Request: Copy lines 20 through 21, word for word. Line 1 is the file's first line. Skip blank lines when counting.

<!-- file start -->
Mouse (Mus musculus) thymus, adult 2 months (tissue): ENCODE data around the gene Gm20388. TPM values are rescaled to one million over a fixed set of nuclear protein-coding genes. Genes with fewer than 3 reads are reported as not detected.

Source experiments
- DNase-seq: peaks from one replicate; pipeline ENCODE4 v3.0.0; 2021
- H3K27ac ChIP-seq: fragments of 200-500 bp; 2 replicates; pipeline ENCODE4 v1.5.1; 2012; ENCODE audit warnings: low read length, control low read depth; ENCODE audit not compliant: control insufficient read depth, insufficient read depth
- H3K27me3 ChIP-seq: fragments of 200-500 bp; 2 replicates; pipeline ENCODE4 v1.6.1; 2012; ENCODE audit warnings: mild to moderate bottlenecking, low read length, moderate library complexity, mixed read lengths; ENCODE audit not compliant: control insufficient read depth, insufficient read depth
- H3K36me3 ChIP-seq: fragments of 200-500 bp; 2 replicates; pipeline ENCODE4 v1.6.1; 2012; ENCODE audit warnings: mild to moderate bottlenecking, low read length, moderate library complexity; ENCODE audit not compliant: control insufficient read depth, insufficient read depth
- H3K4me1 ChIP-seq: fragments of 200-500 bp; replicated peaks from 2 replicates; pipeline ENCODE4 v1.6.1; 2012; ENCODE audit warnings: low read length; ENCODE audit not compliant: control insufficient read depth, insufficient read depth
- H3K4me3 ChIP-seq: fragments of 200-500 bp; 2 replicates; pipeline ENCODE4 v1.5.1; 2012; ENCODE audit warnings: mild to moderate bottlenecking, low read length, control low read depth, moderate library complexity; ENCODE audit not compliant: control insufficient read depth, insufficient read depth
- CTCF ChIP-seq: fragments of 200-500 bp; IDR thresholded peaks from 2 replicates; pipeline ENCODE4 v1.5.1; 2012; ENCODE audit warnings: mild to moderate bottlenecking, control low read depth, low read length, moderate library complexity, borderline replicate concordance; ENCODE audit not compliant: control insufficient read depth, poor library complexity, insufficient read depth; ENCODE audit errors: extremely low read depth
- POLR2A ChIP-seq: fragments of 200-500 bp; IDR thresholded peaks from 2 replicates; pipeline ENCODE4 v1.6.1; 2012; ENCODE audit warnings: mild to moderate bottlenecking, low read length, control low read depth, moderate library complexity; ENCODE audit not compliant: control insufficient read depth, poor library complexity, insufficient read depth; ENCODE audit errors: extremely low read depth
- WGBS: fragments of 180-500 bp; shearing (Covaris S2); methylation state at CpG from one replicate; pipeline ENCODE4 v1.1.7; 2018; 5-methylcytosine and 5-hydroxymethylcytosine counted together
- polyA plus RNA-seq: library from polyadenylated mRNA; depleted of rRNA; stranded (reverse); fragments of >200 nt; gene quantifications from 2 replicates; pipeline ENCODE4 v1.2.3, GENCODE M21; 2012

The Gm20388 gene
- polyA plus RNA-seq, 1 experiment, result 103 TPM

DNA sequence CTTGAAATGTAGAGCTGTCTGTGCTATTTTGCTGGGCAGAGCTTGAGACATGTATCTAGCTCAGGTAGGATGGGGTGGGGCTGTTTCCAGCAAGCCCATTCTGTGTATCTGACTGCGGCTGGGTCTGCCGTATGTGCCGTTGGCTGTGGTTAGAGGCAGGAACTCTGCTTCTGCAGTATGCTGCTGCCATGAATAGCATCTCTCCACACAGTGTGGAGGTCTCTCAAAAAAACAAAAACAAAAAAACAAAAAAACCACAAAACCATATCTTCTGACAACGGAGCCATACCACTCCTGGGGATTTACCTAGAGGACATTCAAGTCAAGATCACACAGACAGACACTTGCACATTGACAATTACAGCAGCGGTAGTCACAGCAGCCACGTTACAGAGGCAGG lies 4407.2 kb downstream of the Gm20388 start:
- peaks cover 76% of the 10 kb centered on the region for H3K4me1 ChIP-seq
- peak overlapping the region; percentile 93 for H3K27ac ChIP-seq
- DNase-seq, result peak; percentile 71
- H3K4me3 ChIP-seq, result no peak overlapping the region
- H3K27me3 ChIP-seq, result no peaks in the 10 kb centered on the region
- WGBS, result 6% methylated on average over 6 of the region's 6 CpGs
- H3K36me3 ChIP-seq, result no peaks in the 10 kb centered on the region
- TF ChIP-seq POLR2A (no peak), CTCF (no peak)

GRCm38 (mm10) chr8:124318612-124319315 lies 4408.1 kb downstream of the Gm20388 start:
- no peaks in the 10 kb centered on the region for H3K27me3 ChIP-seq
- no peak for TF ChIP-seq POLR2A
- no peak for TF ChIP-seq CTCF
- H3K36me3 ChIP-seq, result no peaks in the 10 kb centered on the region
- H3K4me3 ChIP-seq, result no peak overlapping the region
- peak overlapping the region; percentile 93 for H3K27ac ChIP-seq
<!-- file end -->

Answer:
- H3K27me3 ChIP-seq, result no peaks in the 10 kb centered on the region
- WGBS, result 6% methylated on average over 6 of the region's 6 CpGs